argues that the Court was incorrect when it rejected
plaintiff's assertion that defendant had committed fraud on
the Patent Office, in light of the subsequent Federal Circuit
decisions. Therefore, plaintiff essentially argues that a
post-judgment change in decisional law mandates vacating the
judgment order under either Rule 60(b)(5) or 60(b)(6).
The second clause of subsection (b)(5) of Rule 60 contains
language which initially seems to support the plaintiff's
claim for relief because of a change in the law. That clause
provides for relief from a final judgment when "a prior
judgment upon which it was based has been reversed or
otherwise vacated. . . ." However, DeFilippis v. United States,
567 F.2d 341 (7th Cir. 1977) disposes of plaintiff's claim for
relief here. In DeFilippis, the U.S. Marine Corps was
permanently enjoined from enforcing its policy prohibiting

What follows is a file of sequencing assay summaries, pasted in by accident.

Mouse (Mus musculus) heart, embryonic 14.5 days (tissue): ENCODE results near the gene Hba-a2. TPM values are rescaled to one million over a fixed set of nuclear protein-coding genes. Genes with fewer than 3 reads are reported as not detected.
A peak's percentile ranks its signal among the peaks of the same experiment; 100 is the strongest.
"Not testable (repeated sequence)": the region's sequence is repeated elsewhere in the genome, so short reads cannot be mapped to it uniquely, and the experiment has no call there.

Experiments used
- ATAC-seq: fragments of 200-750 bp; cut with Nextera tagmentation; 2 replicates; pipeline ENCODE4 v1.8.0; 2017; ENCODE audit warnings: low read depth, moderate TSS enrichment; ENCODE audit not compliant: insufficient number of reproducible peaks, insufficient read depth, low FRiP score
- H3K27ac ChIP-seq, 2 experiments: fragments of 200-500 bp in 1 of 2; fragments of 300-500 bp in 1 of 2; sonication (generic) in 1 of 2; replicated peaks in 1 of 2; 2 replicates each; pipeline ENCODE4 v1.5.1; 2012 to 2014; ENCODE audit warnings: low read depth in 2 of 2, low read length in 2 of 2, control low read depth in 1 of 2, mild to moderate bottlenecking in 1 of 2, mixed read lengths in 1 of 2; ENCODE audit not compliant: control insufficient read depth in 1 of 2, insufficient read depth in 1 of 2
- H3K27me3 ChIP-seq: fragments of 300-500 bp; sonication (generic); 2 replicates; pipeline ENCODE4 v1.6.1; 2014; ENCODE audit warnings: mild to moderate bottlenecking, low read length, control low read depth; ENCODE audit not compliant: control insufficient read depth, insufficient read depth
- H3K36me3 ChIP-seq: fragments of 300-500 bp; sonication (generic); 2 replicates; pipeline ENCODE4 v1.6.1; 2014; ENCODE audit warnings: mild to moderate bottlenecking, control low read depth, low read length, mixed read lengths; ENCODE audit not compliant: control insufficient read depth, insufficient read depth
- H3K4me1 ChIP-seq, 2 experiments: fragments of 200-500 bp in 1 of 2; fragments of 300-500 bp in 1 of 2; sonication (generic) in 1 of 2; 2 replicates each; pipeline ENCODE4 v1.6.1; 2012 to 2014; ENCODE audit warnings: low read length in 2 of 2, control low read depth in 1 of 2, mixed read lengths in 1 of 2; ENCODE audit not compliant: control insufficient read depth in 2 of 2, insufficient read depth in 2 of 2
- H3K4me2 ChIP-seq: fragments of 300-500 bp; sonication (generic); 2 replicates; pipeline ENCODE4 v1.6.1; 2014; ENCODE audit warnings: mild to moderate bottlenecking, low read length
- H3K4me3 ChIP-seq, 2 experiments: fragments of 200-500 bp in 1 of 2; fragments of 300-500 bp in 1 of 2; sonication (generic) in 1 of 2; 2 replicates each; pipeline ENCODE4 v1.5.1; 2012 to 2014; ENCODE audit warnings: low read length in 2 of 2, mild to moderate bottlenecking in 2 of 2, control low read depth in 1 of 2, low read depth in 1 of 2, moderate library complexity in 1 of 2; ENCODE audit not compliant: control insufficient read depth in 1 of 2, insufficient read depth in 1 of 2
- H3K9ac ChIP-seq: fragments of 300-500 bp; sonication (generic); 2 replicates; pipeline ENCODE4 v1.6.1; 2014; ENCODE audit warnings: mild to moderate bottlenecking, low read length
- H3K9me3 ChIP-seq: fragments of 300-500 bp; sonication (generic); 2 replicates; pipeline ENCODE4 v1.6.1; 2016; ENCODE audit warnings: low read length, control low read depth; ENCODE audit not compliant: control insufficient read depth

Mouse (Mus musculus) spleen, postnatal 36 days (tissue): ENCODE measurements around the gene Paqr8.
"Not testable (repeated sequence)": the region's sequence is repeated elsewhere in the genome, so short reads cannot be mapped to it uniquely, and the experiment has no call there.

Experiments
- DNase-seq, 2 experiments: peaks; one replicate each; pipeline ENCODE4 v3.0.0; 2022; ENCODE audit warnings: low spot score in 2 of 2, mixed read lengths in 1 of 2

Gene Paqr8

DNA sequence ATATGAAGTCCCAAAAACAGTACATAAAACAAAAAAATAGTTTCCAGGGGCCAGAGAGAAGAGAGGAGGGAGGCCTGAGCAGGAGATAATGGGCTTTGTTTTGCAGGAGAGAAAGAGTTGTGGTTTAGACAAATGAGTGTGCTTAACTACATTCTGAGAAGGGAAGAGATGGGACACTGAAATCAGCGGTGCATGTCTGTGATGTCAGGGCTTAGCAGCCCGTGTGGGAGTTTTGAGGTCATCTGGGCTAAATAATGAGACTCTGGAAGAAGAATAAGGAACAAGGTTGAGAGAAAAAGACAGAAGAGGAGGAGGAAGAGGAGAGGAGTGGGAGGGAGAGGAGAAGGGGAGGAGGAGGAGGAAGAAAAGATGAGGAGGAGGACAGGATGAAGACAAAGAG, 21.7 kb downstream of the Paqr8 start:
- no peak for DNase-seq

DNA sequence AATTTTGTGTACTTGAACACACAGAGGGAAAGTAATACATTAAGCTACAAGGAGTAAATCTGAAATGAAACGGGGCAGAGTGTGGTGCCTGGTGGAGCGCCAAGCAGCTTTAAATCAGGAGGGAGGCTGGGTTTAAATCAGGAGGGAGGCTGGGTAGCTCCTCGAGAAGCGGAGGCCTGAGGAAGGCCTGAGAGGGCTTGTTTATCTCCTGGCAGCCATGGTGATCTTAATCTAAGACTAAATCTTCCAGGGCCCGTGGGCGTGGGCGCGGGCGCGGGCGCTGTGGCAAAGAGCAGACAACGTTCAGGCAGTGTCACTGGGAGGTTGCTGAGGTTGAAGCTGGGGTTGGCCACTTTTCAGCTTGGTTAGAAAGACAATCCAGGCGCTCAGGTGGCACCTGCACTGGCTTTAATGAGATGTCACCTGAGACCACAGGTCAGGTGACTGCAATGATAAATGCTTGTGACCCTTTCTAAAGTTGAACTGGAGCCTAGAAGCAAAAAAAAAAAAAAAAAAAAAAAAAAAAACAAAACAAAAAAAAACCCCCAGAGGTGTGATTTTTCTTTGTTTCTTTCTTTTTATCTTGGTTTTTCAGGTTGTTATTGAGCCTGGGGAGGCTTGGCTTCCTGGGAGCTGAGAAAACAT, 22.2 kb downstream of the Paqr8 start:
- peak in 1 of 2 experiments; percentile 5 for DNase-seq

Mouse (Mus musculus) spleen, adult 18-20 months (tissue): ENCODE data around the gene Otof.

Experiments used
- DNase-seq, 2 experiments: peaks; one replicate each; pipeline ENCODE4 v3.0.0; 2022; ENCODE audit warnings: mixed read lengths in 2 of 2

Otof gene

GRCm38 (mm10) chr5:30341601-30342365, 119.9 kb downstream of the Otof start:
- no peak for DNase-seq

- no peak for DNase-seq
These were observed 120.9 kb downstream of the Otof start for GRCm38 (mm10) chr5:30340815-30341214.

reservists from wearing short hair wigs to cover long hair
while attending summer training camp. After the injunction was
issued, the U.S. Supreme Court decided Kelley v. Johnson,
425 U.S. 238, 96 S.Ct. 1440, 47 L.Ed.2d 708 (1976), which upheld
the validity of police department hair grooming standards
similar to those of the Marine Corps. As part of its decision,
the court held that the burden was not on the government to
justify the regulation, but rather that the burden was on the
plaintiffs to demonstrate the absence of a rational connection
between the regulation and its purported purpose.
Six months after Kelley was decided, the Marine Corps moved